The Intel 440BX chipset has been with us ever since it was introduced in May of 1998.  This is quite unusual for a Slot-1 chipset since the first two chipsets for the Pentium II never lasted more than a few months.  The first Pentium II chipset, the 440FX, lasted only a few months, from the introduction of the Pentium II until August of 1997 when the 440LX chipset made its debut.  The latter managed to stay alive for 7 months before being replaced by the 440BX chipset.  So why is it that the BX chipset has been around for an incredible 24 months and is still being used by motherboard manufacturers?

In order to answer that question you have to go back to the theory that necessity is the mother of invention. 

Intel needed a chipset for the Pentium II and they needed it at the release of the CPU in May and not a few months later.  What they ended up doing was taking the 440FX chipset, otherwise known as the Natoma, which was used on entry-level Pentium Pro motherboards and presented it to motherboard manufacturers as a Pentium II solution as well (because of the fact that the Pentium II used the same bus as the Pentium Pro). 

While the Pentium II was gaining momentum, Intel was working on implementing a "new" graphics bus into their next 440 chipset, which ended up being the 440LX, the world's first AGP enabled chipset. 

The upgrade to the BX came about because Intel felt the need to leave the limiting 66MHz FSB of the Pentium II 333/300/266/233 behind and replace it with a faster 100MHz FSB frequency.  This increase in FSB frequency would not only lower the clock multiplier of future Pentium II CPUs but it primarily offered a higher bandwidth data path from the CPU to the chipset and to the memory.  With the AGP bus taking up to 533MB/s of system bus/memory bandwidth, the 533MB/s of available memory bandwidth on the 66MHz 440LX chipset could potentially become a limiting factor; by increasing the system bus and memory bus operating frequency to 100MHz, the amount of available memory bandwidth also increased to 800MB/s. 

The next step in the evolution of Intel chipsets came with what was then known as the Camino chipset, the successor to the popular BX.  It was originally thought that the Camino chipset, now known as the i820, would offer everything the BX chipset had to offer while adding 133MHz FSB support as well as Ultra DMA 66 support.  As more information was released, it quickly became known that the i820 would support a brand new type of memory, RDRAM, but at the same time, the chipset would be able to work alongside SDRAM. 

While all of these rumors ended up coming true in one sense or another – i820 did add 133MHz FSB/Ultra DMA 66 support and it did support SDRAM in addition to RDRAM (however only if a Memory Translator Hub was implemented on the motherboard) – the fact of the matter was that the i820 as a platform was not affordable enough (thanks to the high price associated with RDRAM), didn't offer a large enough performance improvement over the 440BX, and its even poorer performance and possibly instability when used in conjunction with SDRAM and an MTH made this chipset a highly undesirable solution, even by motherboard manufacturers.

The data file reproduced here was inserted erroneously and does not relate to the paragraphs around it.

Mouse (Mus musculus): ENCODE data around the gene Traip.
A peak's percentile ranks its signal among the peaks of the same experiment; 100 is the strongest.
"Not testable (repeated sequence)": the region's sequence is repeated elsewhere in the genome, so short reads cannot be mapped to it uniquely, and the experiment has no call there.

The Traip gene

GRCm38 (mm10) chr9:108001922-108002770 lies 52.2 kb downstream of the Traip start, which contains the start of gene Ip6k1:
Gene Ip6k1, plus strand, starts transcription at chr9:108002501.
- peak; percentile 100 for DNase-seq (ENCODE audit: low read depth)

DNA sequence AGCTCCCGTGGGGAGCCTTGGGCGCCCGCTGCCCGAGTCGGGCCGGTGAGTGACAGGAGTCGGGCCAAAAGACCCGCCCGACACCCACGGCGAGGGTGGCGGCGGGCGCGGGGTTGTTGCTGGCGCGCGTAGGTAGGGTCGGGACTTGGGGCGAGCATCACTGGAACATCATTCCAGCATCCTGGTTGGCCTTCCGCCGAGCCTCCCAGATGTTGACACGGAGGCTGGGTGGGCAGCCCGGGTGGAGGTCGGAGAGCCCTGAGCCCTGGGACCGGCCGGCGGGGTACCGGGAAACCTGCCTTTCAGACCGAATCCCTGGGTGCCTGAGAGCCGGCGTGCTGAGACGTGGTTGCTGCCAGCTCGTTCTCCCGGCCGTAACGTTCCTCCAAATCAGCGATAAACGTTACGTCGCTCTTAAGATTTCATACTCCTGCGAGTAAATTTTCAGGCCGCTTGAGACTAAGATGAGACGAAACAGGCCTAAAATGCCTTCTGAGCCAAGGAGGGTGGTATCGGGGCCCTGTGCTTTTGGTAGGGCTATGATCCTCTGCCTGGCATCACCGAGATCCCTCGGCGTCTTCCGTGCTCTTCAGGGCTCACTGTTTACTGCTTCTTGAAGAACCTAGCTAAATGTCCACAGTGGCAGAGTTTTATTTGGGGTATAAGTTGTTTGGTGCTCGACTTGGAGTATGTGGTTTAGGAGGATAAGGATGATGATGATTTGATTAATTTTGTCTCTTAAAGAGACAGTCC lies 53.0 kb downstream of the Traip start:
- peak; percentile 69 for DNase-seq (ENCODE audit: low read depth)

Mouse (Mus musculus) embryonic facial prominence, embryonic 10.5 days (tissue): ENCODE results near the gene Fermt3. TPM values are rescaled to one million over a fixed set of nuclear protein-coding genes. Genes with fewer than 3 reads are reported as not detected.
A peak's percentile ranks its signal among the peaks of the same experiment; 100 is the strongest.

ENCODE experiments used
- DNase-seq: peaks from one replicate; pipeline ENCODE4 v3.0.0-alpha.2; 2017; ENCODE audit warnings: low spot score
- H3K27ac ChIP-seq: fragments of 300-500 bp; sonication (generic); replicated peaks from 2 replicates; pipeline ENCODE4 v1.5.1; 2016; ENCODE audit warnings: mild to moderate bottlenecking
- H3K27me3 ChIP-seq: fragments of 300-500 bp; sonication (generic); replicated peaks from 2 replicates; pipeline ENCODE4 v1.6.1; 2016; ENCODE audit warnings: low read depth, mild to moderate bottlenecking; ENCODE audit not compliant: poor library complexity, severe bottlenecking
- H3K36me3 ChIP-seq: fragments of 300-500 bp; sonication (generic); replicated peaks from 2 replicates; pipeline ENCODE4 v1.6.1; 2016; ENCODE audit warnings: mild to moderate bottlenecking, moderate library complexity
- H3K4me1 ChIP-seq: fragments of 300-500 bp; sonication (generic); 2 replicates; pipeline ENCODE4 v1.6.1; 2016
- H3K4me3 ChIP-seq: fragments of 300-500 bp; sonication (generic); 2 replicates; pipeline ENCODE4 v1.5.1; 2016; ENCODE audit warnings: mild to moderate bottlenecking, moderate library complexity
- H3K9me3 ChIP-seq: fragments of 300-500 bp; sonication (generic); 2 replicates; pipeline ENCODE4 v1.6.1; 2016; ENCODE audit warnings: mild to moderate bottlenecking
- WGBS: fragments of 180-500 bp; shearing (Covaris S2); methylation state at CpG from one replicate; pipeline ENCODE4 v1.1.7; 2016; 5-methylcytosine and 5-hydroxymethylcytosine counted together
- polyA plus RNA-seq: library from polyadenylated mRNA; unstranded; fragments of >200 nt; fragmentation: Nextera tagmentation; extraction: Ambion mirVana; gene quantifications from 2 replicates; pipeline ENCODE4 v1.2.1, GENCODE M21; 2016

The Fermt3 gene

This put motherboard manufacturers in an interesting situation.  Intel was obviously pressuring them to promote and sell as many i820 motherboards as possible yet they couldn't since there wasn't a great enough demand for them.  VIA began offering their Apollo Pro 133A chipset to motherboard manufacturers that needed 133MHz FSB support without having to move to i820.  Unfortunately, in the usual manner of VIA chipsets, the Apollo Pro 133A's overall performance was not the best, and in a head-to-head comparison, at the 100MHz FSB the Intel 440BX chipset would actually pull out ahead.

The only real advantage VIA's 133A offered over the 440BX was that it officially supported the 133MHz FSB frequency, and with the 1/2 AGP multiplier, that would allow the AGP bus to operate within spec when the FSB is set to 133MHz (133/2 = 66MHz = AGP spec clock speed). 

Even the first BX motherboards ever released featured unofficial support for the 133MHz FSB setting, but there was a lack of memory that could run at that frequency (as memory was just starting to ship as PC100 compatible) as well as a lack of AGP video cards that were capable of running at 89MHz, which is what the AGP bus would operate at when the FSB was raised to 133MHz (133 * 2/3 = 89MHz = 35% over 66MHz spec). 

BX at 133MHz
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